With solid health and fitness habits in place now for more than a year, I was hungry to take on a new challenge, something to really put effort into for 2014. I had some financial goals for my family in 2013, but I really didn't give accomplishing them much attention. No surprise, I am not happy with the results.

During December 2013 I began re-acquainting myself with and consuming as much content on the subject of personal finance as I could. I learned nothing new, but just reinforced principles that I have been a little bit lazy applying in my life for the last few years. This motivated me to make fiscal fitness my next area of focus.

You know how the landscaper on your street is the only one that hasn't put their yard in yet? I feel a little like that, that expectations for me (a business and finance guy) are higher than for others. Maybe it's because I deal with those things all day professionally that I have been a little neglectful. Whatever the reason, I have enjoyed getting back to the fundamentals and basics of personal finance.

Change
Coming off a year in which exercising 1-2 hours per day was the norm, seeking greater fiscal fitness seemed easy in terms of an overall time commitment, but possibly just as challenging in terms self-discipline. Life has taught me that it takes consistent self-discipline and tenacity to change my behaviors and mental perspectives for the better, and even more discipline and tenacity to keep myself changed. All of this is a hard and uncomfortable process, so the effort needs to be worth the process.

Pros & Cons of How We Use Credit Cards
I have two credit card accounts, an American Express that is tied to a Costco membership and a Chase Freedom Visa. For the record, I have nothing against these companies. In fact, they have been good to work with. I always pay the full balance on each card at the end of each period, never incurring any interest or late payment fees/penalties. I have purposefully tried to push as many expenses and financial transactions through these cards to maximize points and cash-back rewards, amounting to over $1,000 in 2013.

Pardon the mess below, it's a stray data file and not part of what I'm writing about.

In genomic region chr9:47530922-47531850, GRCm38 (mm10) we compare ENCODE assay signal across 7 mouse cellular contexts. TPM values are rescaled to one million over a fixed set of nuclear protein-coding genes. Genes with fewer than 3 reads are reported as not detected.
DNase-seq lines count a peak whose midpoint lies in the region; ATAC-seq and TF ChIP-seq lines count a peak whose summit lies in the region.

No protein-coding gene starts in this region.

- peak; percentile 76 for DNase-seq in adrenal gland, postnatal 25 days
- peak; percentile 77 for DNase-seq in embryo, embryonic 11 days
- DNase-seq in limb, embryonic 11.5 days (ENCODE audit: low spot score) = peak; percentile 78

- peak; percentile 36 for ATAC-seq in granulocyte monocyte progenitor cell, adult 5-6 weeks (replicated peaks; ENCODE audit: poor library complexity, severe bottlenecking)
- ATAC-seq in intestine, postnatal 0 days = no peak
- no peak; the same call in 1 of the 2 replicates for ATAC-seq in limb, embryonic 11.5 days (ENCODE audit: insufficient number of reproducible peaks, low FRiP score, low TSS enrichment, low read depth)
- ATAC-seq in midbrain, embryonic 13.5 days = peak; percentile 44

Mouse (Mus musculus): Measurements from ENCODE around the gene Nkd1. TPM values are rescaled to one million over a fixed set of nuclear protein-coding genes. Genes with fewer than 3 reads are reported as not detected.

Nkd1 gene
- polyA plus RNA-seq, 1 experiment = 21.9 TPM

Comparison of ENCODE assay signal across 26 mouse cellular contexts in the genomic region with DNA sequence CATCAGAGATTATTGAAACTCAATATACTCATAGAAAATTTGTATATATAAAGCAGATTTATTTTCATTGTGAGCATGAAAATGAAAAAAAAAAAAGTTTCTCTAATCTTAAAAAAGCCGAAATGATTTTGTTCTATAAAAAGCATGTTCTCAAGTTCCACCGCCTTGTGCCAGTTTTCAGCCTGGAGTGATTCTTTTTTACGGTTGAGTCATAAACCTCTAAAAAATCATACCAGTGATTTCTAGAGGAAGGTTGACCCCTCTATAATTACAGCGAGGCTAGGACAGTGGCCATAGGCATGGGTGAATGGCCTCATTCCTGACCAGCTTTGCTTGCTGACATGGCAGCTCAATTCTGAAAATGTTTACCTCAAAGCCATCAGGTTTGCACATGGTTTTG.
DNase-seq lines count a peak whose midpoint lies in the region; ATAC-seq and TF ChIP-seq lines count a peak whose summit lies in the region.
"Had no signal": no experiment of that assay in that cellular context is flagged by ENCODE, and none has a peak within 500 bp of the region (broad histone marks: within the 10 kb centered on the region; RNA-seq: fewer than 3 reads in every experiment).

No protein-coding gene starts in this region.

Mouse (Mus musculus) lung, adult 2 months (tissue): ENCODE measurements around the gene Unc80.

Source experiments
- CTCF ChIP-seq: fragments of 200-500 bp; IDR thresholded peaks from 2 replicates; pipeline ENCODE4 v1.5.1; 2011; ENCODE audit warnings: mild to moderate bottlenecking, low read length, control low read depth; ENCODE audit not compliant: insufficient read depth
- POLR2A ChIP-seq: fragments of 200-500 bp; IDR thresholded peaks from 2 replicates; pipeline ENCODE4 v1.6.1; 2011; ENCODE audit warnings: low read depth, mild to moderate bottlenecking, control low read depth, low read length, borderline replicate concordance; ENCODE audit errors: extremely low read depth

However, upon evaluating the last 12 months, I think we could have and should have spent less. Not a lot less, but definitely less. In fact, some research states that consumers behave differently depending on their payment medium. According to cash vs. credit mindset, credit seems to draw consumers into benefits while cash keeps consumers focused on price. The bottom-line is this: it is likely that we all spend more when we use credit, even if we pay our balance off monthly and earn a bunch of points/rewards.

The Debit Card Gray Area
While the research is clear regarding cash vs. credit cards, the research doesn't appear to be as conclusive when comparing credit and debit cards. In today's digital world, I just can't bring myself to carry around cash and always use it to buy things. I do too much online shopping to think of cash as a legitimate comprehensive solution. But I am motivated enough by the possibility of spending less that dropping the credit cards and converting to debit card use along with occasional archaic checks and cold, hard cash seem worth a try.

The Challenge
I earned more than $1,000 in rewards and points last year. By using a debit card, archaic checks, and hard, cold cash, will I spend at least $1,000 less in 2014? It may be a little hard to tell, primarily because I am doing several other things this year to try and reduce spending and increase saving (which I may detail in future posts). Cutting up the credit cards and turning them into guitar picks is a bit dramatic, but so were some of the things I did last year to accomplish improvements in my physical fitness.

Results So Far
I have now gone more than 2 days without a credit card. And, it is very uncomfortable for me. I find I am already more focused on price and more conscious of how purchases will affect my goals for the coming year. We'll have to see if this continues.

What's Next
You have now been exposed to only a small portion of the entire plan I have in place for 2014. I have new accounts, debit cards, tracking systems, and other processes all lined up to make it all happen. If this post gets enough interest, I'll share more of the details and specifics along with the ongoing results.